CEO Lisa Hickey wonders, ‘What happens when stuff that is NSFW is your work?’
A Saturday night, and an email comes through on my iPhone: “Hey Lisa, what do you think of nymphomania?”
There were days when I would have taken that as a flirtatious pick-up line. This was not one of those days. I put on my best professional email demeanor and replied, “Sure, sounds great. Story angle? Title? Men?
Being CEO of Good Men Media, Inc., which runs the Good Men Project, I happen to have to talk about sex a lot, in the most unexpected ways. There was a discussion about whether to run “a vehement disagreement about porn.” Yes. Cunnilingus? Yes, but with a twinge of fear. I almost had to close my eyes when it was posted. “In defense of threesomes?” No. How often had I had conversations like this before the Good Men Project? Uhm … never.
Most of my life, I had received a very clear message: “There is a time and a place to talk about sex.” The problem was, the time never arrived. And I never seemed to be in the right place, that one magic room where I could talk about sex openly. Sure, with a sex partner, sometimes. But, here’s the rub—only after we had sex. Sometimes, I was offered the advice: “Maybe you should talk to a therapist.” Really? The only time I can talk about sex is when I pay someone? Clearly, that was not going to work. Better advice was, “Don’t be afraid to talk about anything. You shouldn’t be afraid of reality.”
I’m in a work conversation with a potential columnist—and we are talking about sex. And I casually mention, “Oh, when I was growing up, I was asked if I wanted to be raped more times than I can remember.” The woman on the other end of the phone was young. She did not have that same sort of experience growing up. When I said those words to her, her gasp was loud and pointed. I got the feeling she wanted to hang up. The wave of all those years of never being able to say the word out loud came flooding back to me. She was a sex columnist. And I still felt guilty for mentioning the word “rape” in a conversation. But that’s exactly why it should be talked about. And I’m proud to say that the difficult stuff to talk about—topics like pornography, race, sexual violence, and plain old sex—talking about those things with depth, intelligence, and grace has become our specialty.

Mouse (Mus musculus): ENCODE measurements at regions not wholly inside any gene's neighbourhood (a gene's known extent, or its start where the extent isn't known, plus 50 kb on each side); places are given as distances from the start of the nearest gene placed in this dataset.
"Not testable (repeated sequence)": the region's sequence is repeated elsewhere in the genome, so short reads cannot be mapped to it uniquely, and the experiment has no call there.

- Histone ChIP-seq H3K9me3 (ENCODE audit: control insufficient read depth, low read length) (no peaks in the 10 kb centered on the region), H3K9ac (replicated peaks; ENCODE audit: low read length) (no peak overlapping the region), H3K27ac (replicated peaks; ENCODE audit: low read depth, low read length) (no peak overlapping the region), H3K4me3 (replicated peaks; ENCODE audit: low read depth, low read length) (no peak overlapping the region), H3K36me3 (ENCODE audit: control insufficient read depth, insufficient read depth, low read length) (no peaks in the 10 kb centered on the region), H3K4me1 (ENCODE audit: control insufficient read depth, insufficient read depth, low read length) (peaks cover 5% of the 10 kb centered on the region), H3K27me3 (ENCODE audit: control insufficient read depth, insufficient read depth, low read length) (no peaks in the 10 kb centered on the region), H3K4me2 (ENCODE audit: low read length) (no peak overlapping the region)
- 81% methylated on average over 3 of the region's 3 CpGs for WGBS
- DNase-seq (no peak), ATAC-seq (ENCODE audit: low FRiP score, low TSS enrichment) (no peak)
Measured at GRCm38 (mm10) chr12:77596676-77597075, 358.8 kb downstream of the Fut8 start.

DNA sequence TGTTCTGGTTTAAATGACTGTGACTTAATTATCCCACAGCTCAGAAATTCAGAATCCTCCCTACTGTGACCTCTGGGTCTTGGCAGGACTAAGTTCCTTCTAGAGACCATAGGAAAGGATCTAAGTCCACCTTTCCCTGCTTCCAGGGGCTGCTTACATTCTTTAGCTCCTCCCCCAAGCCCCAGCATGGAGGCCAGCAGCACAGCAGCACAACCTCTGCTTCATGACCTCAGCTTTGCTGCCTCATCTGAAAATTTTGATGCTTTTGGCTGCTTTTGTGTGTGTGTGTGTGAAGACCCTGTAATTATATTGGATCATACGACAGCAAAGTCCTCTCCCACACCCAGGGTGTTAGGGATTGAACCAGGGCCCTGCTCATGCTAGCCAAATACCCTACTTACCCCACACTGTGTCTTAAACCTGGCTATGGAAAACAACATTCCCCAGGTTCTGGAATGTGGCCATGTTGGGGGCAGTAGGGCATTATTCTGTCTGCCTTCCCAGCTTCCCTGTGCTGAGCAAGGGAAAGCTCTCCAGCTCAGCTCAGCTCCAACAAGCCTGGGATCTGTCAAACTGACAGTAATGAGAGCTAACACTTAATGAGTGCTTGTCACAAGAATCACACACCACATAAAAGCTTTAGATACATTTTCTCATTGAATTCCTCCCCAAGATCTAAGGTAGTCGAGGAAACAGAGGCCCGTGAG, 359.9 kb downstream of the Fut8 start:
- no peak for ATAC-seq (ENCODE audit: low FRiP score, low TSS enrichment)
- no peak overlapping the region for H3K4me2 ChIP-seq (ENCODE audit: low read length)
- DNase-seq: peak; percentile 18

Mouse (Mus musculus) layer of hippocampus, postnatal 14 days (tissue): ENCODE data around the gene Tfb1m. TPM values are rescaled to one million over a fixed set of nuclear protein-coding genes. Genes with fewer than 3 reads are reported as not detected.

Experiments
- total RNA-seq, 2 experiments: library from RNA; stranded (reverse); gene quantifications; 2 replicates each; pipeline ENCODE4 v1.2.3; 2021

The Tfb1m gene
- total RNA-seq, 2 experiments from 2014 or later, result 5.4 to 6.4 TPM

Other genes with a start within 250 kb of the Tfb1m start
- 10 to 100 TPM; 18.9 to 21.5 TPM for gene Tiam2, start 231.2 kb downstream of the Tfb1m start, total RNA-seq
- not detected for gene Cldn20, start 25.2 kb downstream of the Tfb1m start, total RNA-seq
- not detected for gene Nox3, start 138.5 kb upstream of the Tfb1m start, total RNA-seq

Not too long ago, a Penthouse arrived in my mailbox. It was the end of a very long day (turns out it’s not so easy to launch an interesting, provocative, national discussion about what it means to be a good man 24 hours a day). I picked up the unmarked white envelope, slid out the copy of Penthouse, tore off the handwritten sticky note from publisher Peter Bloch—a cheery “Thanks for all your help!”
The Good Men Project had a partnership with Penthouse that lasted six months. (Ironically, I’ve heard that six months is the average length of time a relationship lasts when it’s only about sex.) Stories from the Good Men Project book were reprinted in Penthouse once a month. My moral issue with this was nil. I certainly believe that guys who read Penthouse have the same complex mix of “good” as all the rest of us. I will, however, defend my right to talk about the fact that as a society, I believe the obsession with women who look like they are from the pages of Penthouse is unhealthy, one that hurts both men and women. But I don’t think the solution is to ban freedom of expression. I also don’t think the solution is to try to shame men into feeling guilty over to wanting to read those publications. What I do think is important is talking about the issues as honestly as possible, listening, as individuals to the people we care about, and allowing space for honest dialogue.
Part of the problem with the Internet is that we judge people by sentences. A single sentence gets held out, scrutinized, and shouted about. “LOOK AT WHAT S/HE SAID.” That becomes part of the fear. “What if … What if I say that one wrong thing?” But here, at least, we appreciate people who are careful with their words. And I, for one, will not be judged by a single sentence.
Talking about what it means to be good, as much as anything, means talking about what is not good, talking about consequences of things you’re not sure of, talking about polarizing topics—not just with people on your side but people on the other pole. Talking about mistakes made and insights gleaned in the process. Doing it with an honesty and rawness and passion—and being willing to screw up that conversation as it unfolds.
I’m happy to report that the female oral sex post was one of our top stories of the day—even with the words “ick factor” in the subhead. My anti-obsession with worrying about whether we all look good enough for Penthouse is being addressed in a section on women and beauty on Sept. 22. And we’re having a section on rape and sexual violence on Sept. 27.
So yes, I’m going to keep talking about sex. And I sincerely hope you’ll join me.
To submit to any of our special sections, or other topics you are passionate about, relating to men, manhood, masculinity, goodness, and, of course, sex, please email me, email@example.com. All are welcome.